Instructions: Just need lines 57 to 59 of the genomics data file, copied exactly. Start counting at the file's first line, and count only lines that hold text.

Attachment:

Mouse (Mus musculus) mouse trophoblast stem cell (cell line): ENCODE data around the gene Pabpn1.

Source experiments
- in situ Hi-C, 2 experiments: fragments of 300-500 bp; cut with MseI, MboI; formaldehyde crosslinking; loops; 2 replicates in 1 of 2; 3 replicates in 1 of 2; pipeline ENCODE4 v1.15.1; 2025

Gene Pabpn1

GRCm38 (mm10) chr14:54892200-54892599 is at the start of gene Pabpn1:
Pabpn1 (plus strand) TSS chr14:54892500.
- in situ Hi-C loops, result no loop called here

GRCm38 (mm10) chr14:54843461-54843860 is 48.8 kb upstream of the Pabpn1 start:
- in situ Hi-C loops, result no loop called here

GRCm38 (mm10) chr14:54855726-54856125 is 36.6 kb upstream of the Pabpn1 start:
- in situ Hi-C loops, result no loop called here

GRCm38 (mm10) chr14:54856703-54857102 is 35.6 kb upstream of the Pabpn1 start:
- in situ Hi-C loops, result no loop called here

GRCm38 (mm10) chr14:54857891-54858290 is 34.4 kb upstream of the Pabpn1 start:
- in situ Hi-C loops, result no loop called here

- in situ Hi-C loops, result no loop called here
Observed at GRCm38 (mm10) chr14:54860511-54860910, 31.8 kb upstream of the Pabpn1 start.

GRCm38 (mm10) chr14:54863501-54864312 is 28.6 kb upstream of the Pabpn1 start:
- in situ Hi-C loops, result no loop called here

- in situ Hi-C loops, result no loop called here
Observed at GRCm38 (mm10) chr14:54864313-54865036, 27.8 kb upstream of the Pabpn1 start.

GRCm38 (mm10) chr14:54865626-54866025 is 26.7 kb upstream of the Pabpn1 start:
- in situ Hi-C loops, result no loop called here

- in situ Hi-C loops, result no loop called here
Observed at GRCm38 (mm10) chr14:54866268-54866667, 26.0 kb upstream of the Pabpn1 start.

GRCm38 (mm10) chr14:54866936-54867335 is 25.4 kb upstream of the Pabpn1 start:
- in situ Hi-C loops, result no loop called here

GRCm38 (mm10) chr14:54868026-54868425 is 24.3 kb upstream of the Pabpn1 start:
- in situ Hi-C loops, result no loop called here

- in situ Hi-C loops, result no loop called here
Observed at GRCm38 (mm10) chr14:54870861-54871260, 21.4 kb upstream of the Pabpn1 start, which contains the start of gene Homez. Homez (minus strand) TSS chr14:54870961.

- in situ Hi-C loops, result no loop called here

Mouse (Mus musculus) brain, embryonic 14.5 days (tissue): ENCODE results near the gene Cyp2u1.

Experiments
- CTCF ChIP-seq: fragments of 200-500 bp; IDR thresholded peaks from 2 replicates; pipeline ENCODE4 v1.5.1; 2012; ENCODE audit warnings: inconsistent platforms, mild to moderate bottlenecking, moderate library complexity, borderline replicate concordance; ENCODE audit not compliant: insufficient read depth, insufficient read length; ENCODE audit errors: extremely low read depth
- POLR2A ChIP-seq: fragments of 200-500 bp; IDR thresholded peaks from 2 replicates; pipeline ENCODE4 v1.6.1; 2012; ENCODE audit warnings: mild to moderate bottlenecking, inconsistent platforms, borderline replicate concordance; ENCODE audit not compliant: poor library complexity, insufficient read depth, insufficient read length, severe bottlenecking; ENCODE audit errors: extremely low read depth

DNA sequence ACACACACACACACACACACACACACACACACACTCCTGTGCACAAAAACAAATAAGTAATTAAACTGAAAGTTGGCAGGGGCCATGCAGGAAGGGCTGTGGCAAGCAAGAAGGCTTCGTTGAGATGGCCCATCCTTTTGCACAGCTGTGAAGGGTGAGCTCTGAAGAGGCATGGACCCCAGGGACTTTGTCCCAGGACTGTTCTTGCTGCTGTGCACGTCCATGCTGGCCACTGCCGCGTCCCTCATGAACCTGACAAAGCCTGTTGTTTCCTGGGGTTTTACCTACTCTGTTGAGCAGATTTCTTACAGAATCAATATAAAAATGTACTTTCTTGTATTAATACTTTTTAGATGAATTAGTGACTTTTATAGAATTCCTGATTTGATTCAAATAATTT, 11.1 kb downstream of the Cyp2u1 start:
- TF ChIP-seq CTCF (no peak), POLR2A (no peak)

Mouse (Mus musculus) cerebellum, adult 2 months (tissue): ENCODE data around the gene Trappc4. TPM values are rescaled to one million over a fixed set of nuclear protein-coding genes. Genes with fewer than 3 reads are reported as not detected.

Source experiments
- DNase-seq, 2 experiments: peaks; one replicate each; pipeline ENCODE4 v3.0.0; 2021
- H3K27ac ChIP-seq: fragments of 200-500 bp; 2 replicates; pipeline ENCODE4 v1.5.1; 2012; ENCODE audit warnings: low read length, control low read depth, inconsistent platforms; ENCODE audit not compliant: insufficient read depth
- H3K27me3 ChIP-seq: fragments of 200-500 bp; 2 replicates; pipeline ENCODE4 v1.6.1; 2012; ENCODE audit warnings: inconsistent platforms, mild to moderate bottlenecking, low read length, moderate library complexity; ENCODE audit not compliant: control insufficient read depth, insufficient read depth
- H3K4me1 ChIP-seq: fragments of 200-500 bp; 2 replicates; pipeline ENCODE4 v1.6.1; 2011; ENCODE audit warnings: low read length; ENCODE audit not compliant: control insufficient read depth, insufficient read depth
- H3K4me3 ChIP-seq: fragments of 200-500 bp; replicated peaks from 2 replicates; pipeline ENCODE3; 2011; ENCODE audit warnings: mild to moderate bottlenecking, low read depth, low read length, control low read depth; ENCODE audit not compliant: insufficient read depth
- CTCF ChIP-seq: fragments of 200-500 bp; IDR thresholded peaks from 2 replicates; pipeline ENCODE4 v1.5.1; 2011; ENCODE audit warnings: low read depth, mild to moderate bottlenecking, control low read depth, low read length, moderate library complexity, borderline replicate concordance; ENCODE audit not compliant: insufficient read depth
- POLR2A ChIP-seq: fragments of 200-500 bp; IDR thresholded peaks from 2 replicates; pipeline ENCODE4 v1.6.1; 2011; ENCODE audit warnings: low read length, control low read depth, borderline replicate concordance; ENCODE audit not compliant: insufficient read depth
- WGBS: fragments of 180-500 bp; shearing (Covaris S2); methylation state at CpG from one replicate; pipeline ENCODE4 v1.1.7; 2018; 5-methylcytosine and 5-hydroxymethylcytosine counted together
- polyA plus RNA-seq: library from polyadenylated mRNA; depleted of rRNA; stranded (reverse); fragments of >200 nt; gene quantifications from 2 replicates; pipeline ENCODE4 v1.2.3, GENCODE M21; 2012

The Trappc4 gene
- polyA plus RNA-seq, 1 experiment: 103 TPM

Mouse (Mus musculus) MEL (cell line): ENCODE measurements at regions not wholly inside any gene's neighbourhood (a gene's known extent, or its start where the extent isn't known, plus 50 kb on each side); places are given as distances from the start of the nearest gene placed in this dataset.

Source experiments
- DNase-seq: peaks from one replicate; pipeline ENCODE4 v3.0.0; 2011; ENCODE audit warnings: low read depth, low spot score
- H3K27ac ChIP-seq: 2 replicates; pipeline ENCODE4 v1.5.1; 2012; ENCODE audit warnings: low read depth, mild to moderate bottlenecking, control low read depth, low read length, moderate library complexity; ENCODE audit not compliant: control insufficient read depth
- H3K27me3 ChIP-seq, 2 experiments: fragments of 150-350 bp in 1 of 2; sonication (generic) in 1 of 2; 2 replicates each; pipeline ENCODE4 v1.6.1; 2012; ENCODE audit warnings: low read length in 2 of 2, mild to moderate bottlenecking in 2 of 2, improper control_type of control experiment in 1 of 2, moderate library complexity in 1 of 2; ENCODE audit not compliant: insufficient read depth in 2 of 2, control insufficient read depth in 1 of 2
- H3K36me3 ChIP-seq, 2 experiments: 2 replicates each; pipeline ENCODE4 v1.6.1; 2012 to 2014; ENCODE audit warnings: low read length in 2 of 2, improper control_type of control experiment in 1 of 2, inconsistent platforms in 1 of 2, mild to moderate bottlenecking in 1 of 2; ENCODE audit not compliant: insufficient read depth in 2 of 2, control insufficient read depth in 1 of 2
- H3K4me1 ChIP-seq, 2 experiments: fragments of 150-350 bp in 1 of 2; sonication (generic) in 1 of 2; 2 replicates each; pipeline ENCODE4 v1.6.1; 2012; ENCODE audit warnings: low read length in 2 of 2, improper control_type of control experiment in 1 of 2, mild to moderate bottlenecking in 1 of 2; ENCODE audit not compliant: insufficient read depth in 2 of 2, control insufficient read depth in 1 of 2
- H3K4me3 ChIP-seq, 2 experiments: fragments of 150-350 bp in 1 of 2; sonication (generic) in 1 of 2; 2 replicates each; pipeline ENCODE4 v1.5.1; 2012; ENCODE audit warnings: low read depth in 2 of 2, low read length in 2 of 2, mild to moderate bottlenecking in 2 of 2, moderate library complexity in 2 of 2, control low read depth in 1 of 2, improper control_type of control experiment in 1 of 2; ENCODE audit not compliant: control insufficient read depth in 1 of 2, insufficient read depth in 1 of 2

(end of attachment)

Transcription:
- H3K36me3 ChIP-seq, 2 experiments: 2 replicates each; pipeline ENCODE4 v1.6.1; 2012 to 2014; ENCODE audit warnings: low read length in 2 of 2, improper control_type of control experiment in 1 of 2, inconsistent platforms in 1 of 2, mild to moderate bottlenecking in 1 of 2; ENCODE audit not compliant: insufficient read depth in 2 of 2, control insufficient read depth in 1 of 2
- H3K4me1 ChIP-seq, 2 experiments: fragments of 150-350 bp in 1 of 2; sonication (generic) in 1 of 2; 2 replicates each; pipeline ENCODE4 v1.6.1; 2012; ENCODE audit warnings: low read length in 2 of 2, improper control_type of control experiment in 1 of 2, mild to moderate bottlenecking in 1 of 2; ENCODE audit not compliant: insufficient read depth in 2 of 2, control insufficient read depth in 1 of 2
- H3K4me3 ChIP-seq, 2 experiments: fragments of 150-350 bp in 1 of 2; sonication (generic) in 1 of 2; 2 replicates each; pipeline ENCODE4 v1.5.1; 2012; ENCODE audit warnings: low read depth in 2 of 2, low read length in 2 of 2, mild to moderate bottlenecking in 2 of 2, moderate library complexity in 2 of 2, control low read depth in 1 of 2, improper control_type of control experiment in 1 of 2; ENCODE audit not compliant: control insufficient read depth in 1 of 2, insufficient read depth in 1 of 2